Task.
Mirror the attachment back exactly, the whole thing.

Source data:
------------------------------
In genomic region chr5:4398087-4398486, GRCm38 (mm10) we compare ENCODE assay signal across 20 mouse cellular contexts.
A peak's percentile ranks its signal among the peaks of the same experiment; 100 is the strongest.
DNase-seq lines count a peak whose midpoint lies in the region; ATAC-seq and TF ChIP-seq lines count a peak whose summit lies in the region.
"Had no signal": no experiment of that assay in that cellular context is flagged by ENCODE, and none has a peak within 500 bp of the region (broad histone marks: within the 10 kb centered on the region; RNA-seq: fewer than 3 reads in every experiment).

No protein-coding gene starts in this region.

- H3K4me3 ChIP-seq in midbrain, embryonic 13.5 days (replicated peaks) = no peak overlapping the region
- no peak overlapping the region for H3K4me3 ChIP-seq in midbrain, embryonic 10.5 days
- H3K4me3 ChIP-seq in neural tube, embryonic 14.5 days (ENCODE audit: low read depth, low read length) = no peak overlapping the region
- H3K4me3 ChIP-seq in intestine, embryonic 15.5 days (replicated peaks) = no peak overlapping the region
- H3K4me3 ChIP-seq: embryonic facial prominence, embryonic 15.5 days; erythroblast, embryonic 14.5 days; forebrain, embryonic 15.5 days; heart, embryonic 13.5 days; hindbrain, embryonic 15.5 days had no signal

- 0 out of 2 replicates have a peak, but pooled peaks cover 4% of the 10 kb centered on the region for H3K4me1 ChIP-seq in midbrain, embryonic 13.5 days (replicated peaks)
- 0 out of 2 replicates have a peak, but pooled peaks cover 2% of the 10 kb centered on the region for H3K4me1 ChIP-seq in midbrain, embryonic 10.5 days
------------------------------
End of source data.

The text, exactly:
In genomic region chr5:4398087-4398486, GRCm38 (mm10) we compare ENCODE assay signal across 20 mouse cellular contexts.
A peak's percentile ranks its signal among the peaks of the same experiment; 100 is the strongest.
DNase-seq lines count a peak whose midpoint lies in the region; ATAC-seq and TF ChIP-seq lines count a peak whose summit lies in the region.
"Had no signal": no experiment of that assay in that cellular context is flagged by ENCODE, and none has a peak within 500 bp of the region (broad histone marks: within the 10 kb centered on the region; RNA-seq: fewer than 3 reads in every experiment).

No protein-coding gene starts in this region.

- H3K4me3 ChIP-seq in midbrain, embryonic 13.5 days (replicated peaks) = no peak overlapping the region
- no peak overlapping the region for H3K4me3 ChIP-seq in midbrain, embryonic 10.5 days
- H3K4me3 ChIP-seq in neural tube, embryonic 14.5 days (ENCODE audit: low read depth, low read length) = no peak overlapping the region
- H3K4me3 ChIP-seq in intestine, embryonic 15.5 days (replicated peaks) = no peak overlapping the region
- H3K4me3 ChIP-seq: embryonic facial prominence, embryonic 15.5 days; erythroblast, embryonic 14.5 days; forebrain, embryonic 15.5 days; heart, embryonic 13.5 days; hindbrain, embryonic 15.5 days had no signal

- 0 out of 2 replicates have a peak, but pooled peaks cover 4% of the 10 kb centered on the region for H3K4me1 ChIP-seq in midbrain, embryonic 13.5 days (replicated peaks)
- 0 out of 2 replicates have a peak, but pooled peaks cover 2% of the 10 kb centered on the region for H3K4me1 ChIP-seq in midbrain, embryonic 10.5 days